Can film editing be learned from a book? Not really. Can film editing theory be learned from a book? Probably, and Richard D. Pepperman's The Eye is Quicker is as good a place to start as any. Film editing seen through the eyes of Pepperman is fresh and dynamic and alive. His tone is personal, humorous and engaging, taking tech books out of the realm of dry and removed tomes we're forced to read for edification purposes, and transforming them into something we actually enjoy reading. At least once per chapter, I found myself wanting to rush out and edit something, anything.
The strength of The Eye is Quicker lies in the fact that Pepperman himself is a longtime teacher and knows how to present his craft in a way that students can connect with. His aim with this book is to bring editing back to the basics, instead of all about new technology hyped bells and whistles. He opens with a statement that I think best sums up his intentions: "I'm concerned that the tradition of passing on essential knowledge from an experienced mentor to new assistants and apprentices might be lost and `replaced?by tool-intensive training alone. I hope this book can help preserve that vibrant, more complete way of learning.?
Pepperman manages to employ an anecdotal tone that only the best educators ever manage to carry off. Like all good teachers, he partially holds your hand and coddles you, while simultaneously challenging you to jump off the precipice into the unknown and have faith in your own abilities.
Pepperman reveals himself as a person first, allowing the reader to become comfortable with him, and then he gets into the mechanics of his subject. He makes editing into a life view, rather than simply a cut and paste exercise. He humanizes editing, making it more about instinct than precision. By the end of this book, you begin to view editing as a way of being and seeing the world, not simply as a nine-to-five job performed by rote using a set of basic principles.
Don't get me wrong, the basics are offered in this book. Things that every film student learns in Editing 101. Pepperman also includes a list of Nine Key Codes that all editors should constantly keep in mind and strive to remain true to. He also supplies specific movie references that the editing student can turn to for examples. This makes his teachings more concrete and tangible, taking his book from a one dimensional study of a two dimensional discipline to a more complete representation of editing. He supplies countless frame by frame pictures to illustrate the differences in cuts and their impact on the finished films. My only problem with this approach is that it's still too static for a visual medium such as film. At times, I found it difficult to visualize the cuts just by seeing the storyboard pictures alone. Books on film, especially on editing, should come standard with interactive CD's or DVD's.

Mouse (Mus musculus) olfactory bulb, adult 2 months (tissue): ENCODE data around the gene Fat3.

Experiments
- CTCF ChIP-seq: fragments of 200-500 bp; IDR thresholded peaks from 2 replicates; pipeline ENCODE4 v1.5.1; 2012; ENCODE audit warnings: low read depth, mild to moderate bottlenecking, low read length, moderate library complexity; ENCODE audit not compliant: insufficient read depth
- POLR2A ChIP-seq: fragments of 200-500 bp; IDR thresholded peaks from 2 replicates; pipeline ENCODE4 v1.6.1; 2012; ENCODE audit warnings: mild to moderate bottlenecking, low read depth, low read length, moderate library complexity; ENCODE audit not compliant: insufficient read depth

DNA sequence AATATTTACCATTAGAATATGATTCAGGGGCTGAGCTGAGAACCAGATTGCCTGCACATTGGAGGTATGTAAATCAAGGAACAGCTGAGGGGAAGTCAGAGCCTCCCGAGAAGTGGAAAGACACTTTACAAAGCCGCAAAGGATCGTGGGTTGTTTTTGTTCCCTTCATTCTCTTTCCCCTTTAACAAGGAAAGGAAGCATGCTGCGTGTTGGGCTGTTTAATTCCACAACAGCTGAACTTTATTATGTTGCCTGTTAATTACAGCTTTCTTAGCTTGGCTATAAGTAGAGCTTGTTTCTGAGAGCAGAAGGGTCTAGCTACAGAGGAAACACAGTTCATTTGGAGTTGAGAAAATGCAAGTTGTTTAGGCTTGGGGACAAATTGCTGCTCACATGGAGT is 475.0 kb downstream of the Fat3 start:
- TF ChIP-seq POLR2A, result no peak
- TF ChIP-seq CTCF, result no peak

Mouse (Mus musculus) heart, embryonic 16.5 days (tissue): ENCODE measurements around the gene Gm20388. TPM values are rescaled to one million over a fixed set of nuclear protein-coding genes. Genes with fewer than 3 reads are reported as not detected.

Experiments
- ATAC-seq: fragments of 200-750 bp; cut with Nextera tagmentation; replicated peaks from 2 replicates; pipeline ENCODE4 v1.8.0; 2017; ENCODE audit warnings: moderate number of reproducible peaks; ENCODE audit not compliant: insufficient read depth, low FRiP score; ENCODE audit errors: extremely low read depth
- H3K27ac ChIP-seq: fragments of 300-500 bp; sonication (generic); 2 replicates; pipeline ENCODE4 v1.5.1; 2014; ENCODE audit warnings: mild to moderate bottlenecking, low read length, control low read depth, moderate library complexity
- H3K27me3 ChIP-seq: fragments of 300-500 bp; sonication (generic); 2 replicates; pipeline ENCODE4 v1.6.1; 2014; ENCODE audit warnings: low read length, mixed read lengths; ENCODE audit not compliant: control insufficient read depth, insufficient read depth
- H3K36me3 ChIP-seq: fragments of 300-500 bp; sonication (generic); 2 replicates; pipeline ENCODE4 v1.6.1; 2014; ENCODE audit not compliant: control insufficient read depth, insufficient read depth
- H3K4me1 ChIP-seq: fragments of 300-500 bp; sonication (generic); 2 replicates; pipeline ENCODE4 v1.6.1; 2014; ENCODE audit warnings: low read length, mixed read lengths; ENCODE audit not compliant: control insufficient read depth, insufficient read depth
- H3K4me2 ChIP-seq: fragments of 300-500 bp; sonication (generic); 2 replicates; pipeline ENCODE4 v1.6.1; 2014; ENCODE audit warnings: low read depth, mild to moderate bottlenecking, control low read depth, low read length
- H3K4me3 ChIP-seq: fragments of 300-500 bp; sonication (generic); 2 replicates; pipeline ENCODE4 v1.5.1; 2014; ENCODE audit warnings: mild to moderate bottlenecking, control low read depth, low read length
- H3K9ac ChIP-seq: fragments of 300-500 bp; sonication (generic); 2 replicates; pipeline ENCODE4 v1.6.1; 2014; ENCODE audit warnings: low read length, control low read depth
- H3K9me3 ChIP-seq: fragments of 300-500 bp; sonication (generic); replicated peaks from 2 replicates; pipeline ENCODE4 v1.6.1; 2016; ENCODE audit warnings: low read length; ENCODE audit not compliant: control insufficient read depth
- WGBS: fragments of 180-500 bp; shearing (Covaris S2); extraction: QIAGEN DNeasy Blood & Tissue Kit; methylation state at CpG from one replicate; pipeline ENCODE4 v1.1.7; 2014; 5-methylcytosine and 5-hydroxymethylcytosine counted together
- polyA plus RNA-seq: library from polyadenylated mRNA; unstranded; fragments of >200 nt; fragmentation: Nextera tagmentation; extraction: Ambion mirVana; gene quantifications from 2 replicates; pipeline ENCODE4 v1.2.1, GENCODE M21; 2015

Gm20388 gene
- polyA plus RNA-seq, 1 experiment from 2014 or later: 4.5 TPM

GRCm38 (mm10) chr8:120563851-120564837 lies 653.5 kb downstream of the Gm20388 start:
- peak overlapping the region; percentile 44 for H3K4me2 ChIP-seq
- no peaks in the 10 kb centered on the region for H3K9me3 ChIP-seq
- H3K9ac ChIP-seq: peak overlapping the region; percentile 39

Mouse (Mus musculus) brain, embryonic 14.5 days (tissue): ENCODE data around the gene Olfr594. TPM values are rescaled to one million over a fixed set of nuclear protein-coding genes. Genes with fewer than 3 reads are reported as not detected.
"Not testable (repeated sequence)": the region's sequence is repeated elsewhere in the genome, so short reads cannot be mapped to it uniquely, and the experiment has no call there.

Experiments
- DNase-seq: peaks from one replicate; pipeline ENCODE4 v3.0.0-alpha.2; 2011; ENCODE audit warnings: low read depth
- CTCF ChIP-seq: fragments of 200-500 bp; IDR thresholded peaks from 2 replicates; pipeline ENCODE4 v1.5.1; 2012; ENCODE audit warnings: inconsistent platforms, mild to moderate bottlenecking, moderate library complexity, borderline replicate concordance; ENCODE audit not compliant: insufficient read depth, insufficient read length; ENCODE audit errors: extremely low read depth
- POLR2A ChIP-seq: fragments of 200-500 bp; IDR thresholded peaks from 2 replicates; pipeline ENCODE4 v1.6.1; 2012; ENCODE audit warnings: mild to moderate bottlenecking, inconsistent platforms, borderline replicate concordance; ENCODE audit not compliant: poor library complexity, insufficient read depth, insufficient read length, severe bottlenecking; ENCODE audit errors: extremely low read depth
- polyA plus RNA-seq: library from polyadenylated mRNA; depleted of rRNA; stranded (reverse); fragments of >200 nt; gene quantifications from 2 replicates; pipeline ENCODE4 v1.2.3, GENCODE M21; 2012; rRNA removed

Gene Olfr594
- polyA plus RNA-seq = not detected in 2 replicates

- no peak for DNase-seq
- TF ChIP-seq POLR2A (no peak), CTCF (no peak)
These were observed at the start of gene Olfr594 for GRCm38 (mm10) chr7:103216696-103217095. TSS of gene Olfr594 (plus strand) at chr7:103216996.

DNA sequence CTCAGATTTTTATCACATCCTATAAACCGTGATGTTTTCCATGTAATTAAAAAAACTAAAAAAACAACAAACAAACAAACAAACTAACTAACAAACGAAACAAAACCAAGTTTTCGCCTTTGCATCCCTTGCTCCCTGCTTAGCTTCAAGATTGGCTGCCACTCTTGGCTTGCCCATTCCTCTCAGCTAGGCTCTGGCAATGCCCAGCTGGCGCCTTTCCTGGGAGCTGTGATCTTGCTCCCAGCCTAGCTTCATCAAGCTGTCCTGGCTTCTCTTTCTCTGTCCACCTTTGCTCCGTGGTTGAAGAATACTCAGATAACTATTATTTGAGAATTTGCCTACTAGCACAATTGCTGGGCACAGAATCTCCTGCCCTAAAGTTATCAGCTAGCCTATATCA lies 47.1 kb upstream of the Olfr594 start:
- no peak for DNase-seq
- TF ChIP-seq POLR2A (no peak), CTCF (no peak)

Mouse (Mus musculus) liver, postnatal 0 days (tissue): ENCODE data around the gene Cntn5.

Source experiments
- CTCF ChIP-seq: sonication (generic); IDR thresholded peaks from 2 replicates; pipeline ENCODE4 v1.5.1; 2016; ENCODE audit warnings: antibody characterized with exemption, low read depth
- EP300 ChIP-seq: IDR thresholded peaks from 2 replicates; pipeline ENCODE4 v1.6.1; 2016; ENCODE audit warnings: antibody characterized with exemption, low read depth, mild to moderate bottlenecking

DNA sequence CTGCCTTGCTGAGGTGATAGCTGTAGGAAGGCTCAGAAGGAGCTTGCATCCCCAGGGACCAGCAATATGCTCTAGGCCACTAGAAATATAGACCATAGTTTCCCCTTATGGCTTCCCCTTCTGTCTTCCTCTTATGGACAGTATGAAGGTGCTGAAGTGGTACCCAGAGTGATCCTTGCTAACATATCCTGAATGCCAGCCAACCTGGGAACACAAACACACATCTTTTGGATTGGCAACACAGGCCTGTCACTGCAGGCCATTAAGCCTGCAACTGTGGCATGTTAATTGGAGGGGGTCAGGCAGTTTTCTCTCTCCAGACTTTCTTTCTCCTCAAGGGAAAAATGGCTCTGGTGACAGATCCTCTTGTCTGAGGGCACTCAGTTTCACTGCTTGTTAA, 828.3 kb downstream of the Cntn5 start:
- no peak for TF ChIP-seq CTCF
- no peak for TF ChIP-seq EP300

Each chapter begins with a perfectly placed quote that adds layers of meaning to the context. Everyone from Godard to Einstein is referenced. My favorite quote, though, comes from a slightly less conspicuous source. It's by Rob Nillson and is placed at the start to chapter seventeen. Nillson states, "The magicians who bottle the genie are the actors. The magician who lets the genie out of the bottle is the editor.?
The underlying message in The Eye is Quicker is that editing is all about subtlety. Visual logic is key. Technique can only take you so far ?the rest resides in your gut. Pepperman reiterates that we must never get so caught up in the aesthetics of editing that the film's drama takes a back seat to stylistics (there are quite a few people I can think of in Hollywood that would be well served by this advice).
The Eye is Quicker is a rarity in the world of trade books ?it teaches technique but it also affects perception.